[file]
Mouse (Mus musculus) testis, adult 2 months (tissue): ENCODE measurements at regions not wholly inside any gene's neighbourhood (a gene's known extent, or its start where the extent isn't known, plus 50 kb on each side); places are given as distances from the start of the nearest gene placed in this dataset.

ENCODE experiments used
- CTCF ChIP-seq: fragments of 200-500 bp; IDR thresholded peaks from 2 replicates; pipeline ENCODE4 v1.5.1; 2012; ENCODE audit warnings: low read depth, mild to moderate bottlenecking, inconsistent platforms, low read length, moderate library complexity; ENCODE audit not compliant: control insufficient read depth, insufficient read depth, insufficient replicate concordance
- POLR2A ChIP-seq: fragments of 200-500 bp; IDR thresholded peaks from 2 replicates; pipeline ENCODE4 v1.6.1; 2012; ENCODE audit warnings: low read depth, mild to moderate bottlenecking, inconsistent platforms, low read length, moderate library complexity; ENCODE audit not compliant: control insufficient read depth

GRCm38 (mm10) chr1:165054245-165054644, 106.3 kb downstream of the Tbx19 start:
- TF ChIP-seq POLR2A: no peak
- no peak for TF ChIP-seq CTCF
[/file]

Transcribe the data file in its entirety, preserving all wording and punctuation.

Mouse (Mus musculus) testis, adult 2 months (tissue): ENCODE measurements at regions not wholly inside any gene's neighbourhood (a gene's known extent, or its start where the extent isn't known, plus 50 kb on each side); places are given as distances from the start of the nearest gene placed in this dataset.

ENCODE experiments used
- CTCF ChIP-seq: fragments of 200-500 bp; IDR thresholded peaks from 2 replicates; pipeline ENCODE4 v1.5.1; 2012; ENCODE audit warnings: low read depth, mild to moderate bottlenecking, inconsistent platforms, low read length, moderate library complexity; ENCODE audit not compliant: control insufficient read depth, insufficient read depth, insufficient replicate concordance
- POLR2A ChIP-seq: fragments of 200-500 bp; IDR thresholded peaks from 2 replicates; pipeline ENCODE4 v1.6.1; 2012; ENCODE audit warnings: low read depth, mild to moderate bottlenecking, inconsistent platforms, low read length, moderate library complexity; ENCODE audit not compliant: control insufficient read depth

GRCm38 (mm10) chr1:165054245-165054644, 106.3 kb downstream of the Tbx19 start:
- TF ChIP-seq POLR2A: no peak
- no peak for TF ChIP-seq CTCF